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Sometimes what you get is not what you expected.  Several examples come to mind … perhaps tasting a new food/drink … meeting somebody in person you’ve only spoken with via the phone … reading a book/watching a movie.  In all of these examples, I’ve had situations in my life where my expectations didn’t line up with the actual experience. Positively or negatively.

All of us have aspirations for career advancement, including myself.  So when the title of this article caught my attention … How To Step Up To An Executive Job … I read it.  But I certainly wasn’t expecting the message the author delivered.

If you’ve been reading my posts, then you know the mantra I carry … whether intentionally chosen, or inadvertently thrust upon them, Product Managers should be leaders. And as such, if you search this blog for leadership topics about vision, mission, or purpose you will find plenty to dig into.

So I really appreciated some of these thoughts from the author …

I needed to focus on the cloud level, the highest level of altitude. That’s the place where visions are created, even if they are brought to life closer to the ground. How could I create a vision for myself, our culture and my team if I never got up to altitude? … until you focus on high-altitude questions like “What do I want from my life and career?” and “What is my vision” … They are folks who bring a leadership perspective all their own to their roles.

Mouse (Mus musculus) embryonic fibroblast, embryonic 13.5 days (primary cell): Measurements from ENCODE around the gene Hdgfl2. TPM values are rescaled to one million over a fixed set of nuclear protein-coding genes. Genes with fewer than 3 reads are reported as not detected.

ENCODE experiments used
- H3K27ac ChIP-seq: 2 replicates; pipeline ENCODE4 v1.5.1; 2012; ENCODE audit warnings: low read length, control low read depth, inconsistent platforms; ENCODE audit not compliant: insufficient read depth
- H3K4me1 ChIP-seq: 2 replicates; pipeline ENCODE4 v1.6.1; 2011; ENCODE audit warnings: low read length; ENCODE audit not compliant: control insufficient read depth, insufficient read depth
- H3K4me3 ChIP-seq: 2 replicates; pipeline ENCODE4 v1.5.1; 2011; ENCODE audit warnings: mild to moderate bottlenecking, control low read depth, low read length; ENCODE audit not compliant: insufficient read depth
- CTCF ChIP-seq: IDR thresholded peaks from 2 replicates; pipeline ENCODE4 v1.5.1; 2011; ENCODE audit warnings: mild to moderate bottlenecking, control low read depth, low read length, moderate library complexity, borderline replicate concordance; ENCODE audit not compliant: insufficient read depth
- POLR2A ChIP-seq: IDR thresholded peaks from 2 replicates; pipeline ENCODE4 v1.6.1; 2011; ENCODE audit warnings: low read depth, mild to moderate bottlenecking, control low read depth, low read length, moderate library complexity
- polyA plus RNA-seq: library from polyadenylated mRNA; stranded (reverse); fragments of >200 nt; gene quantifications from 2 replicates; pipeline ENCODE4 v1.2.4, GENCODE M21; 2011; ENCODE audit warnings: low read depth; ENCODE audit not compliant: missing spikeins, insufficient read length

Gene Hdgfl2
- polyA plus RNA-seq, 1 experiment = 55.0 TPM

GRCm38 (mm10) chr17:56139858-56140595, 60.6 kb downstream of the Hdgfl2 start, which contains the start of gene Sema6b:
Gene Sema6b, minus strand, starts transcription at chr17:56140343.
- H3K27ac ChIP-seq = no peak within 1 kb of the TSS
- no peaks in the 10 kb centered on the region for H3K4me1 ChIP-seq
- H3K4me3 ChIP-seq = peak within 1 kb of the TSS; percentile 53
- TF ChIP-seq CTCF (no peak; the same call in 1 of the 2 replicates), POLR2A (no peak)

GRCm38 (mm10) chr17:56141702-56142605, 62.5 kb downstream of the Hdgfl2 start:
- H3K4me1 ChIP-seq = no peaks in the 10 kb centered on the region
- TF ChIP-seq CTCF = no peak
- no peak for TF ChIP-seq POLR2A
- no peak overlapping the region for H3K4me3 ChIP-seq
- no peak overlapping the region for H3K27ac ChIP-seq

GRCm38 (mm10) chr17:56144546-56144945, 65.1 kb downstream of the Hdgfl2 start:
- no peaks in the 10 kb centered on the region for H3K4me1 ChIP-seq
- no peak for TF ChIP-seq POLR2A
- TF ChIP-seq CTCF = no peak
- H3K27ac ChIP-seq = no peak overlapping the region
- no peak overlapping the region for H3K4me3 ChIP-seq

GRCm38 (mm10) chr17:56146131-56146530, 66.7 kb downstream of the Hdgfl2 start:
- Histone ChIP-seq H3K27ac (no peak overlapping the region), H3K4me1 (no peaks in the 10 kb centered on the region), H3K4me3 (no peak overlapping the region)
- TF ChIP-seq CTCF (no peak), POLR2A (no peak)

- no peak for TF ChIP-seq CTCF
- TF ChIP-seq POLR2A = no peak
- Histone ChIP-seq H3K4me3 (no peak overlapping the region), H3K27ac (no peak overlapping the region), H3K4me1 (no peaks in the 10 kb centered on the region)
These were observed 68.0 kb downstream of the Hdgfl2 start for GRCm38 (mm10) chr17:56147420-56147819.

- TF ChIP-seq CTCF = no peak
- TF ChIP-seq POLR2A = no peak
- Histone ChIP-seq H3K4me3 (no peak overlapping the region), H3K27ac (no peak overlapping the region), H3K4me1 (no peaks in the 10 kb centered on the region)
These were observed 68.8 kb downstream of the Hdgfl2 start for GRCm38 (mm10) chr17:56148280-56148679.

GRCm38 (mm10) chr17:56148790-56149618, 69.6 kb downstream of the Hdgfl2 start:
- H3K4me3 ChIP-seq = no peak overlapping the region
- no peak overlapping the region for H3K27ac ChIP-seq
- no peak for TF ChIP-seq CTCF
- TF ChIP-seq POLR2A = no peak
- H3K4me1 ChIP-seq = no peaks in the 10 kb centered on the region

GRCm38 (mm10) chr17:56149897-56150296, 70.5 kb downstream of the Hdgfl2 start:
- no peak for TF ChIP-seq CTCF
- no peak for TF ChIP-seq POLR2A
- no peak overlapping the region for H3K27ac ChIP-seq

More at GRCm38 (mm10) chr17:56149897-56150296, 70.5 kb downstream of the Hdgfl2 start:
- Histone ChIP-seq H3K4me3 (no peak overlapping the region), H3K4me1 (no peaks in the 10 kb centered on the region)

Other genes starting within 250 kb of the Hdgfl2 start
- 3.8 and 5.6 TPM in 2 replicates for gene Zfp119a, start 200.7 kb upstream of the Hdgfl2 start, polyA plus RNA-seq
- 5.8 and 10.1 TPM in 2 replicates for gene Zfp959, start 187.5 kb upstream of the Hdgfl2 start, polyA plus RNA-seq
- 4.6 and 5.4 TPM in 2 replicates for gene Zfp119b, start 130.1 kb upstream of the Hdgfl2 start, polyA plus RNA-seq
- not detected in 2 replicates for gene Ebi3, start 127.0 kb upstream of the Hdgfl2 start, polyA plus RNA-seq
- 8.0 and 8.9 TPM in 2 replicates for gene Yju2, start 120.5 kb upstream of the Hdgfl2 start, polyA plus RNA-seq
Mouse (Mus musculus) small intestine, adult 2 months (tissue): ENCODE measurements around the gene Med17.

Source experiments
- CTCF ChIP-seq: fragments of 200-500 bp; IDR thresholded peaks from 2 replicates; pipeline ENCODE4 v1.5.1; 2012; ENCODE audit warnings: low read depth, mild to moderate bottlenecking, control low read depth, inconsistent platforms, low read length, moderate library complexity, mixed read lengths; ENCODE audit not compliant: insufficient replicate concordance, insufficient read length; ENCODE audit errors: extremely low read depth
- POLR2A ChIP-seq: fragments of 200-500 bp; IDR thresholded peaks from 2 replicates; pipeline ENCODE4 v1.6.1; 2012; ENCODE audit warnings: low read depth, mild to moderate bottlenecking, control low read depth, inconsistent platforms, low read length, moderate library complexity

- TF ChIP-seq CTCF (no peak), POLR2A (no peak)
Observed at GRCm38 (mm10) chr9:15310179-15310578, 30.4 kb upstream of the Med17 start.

Forget your lofty credentials and your impressive network and ask yourself “What is my mission in my career, and in this job?”

But this last thought really took me by surprise …

Remember that the health of your team and organization depend on your own health, and keep a balance between your work and your life.

This is a topic that has been extremely important to me on a personal level, but rarely do I openly talk about it (unless you have worked with me closely).  It is one of those topics some find important, while others easily dismiss.

In this role, and with the personality type of most Product Managers I’ve met, giving your all to the success of whatever you are up against is a guarantee.  But there is a line when the sacrifice become too great.

Here are three quotes I’ve use to maintain the perspective and the balance (two old and one new as of today):

  1. You make time for the things that are important to you
  2. I can find another job much easier than I can find another family
  3. The health of your team/organization depends on your own health

So it is a poignant point I hope you will take to heart. Whether it is family, faith, fitness … take your pick … but find the balance.

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